After digging both the hat and the ring out of the trash, Kahn roared her loving approval.
The wedding will be held on June 28 in Southern California. The two had hoped to elope to the Italian valley where Pereira's grandparents were married, but all four parents vetoed the international wedding plan.
After the wedding, the high school sweethearts will live together in New York City next year.
Pre-frosh weekend is a time for learning about Harvard, attending classes and, of course, meeting people.
For one senior couple, the emphasis was on the last. Mallar Bhattacharya '98 and Devi SenGupta '98, now engaged, were first introduced at the A Capella Jam.
"I knew right away we had a lot in common. We both had an interest in Indian classical music," he says. "My theory is that she came to Harvard over Stanford for me, but she denies it."
But SenGupta remembers their pre-frosh encounter slightly differently.
"I remember thinking he was pretty good-looking, but kind of clueless. He just started asking questions right away about my hobbies and stuff," she remembers. "It wasn't the typical way of hitting on someone."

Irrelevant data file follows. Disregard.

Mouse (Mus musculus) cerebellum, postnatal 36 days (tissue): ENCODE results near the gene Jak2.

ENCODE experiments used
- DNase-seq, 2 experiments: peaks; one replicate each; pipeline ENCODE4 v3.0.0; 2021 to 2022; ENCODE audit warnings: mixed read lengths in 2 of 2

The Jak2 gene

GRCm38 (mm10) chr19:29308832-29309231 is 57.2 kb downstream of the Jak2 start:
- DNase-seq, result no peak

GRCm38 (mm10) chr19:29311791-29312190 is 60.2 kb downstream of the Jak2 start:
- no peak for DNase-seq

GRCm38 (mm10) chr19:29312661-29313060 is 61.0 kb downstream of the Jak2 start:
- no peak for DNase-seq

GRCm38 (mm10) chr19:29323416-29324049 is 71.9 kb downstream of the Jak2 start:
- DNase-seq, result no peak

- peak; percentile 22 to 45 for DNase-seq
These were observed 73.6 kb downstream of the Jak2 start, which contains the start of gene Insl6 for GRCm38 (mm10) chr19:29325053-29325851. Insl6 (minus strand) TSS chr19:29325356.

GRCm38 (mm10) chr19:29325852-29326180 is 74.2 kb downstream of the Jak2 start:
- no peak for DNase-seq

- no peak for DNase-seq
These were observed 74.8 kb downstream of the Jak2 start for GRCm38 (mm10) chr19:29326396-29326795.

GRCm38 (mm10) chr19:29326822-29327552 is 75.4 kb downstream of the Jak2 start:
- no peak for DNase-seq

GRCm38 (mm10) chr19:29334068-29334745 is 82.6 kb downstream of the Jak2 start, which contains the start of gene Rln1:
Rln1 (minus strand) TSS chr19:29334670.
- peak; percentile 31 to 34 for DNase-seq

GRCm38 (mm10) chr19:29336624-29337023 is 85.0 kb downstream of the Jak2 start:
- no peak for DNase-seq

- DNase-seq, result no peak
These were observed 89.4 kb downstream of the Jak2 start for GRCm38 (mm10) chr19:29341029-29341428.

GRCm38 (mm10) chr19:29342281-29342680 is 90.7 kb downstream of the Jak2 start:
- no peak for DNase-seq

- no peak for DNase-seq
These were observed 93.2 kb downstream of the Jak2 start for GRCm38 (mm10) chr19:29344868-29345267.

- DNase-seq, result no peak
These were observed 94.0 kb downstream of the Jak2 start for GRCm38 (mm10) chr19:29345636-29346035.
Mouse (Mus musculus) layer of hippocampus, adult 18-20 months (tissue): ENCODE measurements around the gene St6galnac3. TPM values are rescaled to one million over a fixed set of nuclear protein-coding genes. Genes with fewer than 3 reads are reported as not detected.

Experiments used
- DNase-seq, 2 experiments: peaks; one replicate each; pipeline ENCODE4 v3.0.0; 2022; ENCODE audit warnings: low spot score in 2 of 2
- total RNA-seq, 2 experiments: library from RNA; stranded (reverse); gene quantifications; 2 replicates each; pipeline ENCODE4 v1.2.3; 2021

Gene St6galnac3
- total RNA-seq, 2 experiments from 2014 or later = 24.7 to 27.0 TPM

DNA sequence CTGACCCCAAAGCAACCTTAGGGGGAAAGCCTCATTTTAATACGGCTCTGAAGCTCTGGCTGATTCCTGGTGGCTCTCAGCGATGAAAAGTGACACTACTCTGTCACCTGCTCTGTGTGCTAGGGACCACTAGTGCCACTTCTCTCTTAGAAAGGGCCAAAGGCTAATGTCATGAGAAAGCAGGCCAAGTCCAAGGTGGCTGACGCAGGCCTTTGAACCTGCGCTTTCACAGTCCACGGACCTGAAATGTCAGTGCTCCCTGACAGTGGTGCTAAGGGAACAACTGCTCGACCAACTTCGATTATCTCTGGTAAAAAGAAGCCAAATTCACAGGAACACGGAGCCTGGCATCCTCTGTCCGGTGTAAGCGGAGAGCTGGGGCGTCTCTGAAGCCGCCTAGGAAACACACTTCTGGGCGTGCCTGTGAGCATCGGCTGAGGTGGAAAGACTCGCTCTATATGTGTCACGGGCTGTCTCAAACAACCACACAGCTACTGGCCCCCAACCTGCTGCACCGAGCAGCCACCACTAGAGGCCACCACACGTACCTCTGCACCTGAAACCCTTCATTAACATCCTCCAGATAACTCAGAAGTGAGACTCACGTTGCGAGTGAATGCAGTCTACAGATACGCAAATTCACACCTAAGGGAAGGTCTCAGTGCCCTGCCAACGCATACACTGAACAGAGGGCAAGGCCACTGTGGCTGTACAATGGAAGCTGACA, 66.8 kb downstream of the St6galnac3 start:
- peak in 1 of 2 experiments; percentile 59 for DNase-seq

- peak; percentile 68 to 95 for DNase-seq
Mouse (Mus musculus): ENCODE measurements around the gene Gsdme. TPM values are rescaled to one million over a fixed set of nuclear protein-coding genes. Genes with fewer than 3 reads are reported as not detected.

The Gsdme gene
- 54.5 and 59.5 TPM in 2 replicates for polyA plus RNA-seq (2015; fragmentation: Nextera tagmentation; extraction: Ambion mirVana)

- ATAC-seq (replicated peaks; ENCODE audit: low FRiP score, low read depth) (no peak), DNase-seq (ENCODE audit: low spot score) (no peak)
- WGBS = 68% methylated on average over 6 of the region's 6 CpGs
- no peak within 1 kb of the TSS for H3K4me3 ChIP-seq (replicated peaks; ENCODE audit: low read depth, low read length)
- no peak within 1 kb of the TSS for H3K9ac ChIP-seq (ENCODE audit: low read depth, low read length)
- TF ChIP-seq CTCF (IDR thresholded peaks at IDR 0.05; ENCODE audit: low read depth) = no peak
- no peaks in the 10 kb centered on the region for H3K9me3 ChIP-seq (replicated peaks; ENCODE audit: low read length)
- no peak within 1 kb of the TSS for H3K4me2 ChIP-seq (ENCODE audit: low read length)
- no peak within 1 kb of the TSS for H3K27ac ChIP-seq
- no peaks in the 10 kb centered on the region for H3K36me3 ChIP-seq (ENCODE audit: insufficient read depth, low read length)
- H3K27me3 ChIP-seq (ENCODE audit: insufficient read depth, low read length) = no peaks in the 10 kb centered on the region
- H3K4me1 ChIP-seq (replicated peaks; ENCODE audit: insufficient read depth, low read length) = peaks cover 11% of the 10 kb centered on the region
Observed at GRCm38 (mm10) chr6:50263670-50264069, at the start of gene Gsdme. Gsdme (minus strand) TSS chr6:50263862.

The two met again when school started in the fall, but didn't become good friends until they took Biological Sciences 2: "Organismic and Evolutionary Biology," together in the fall of their sophomore year.
"We would sit together every day in the second row. We studied together," SenGupta says. "During reading period I got free movie passes. We went to see Sense and Sensibility, which is something about friends becoming more then friends."
The pair began talking about dating after the movie and became an item soon after.
Both say their families' approval of the match, which was quick in arriving, was of crucial importance to the relationship.
"It strengthened my interest that he got along well with my mom," SenGupta says. "They would talk on the phone. She has a final say about everything."
The proposal was as typically Harvard as the couple's meeting. Bhattacharya says he foundered thinking of a creative way to pop the question, until a friend suggested that he ask at the Eliot Fete.
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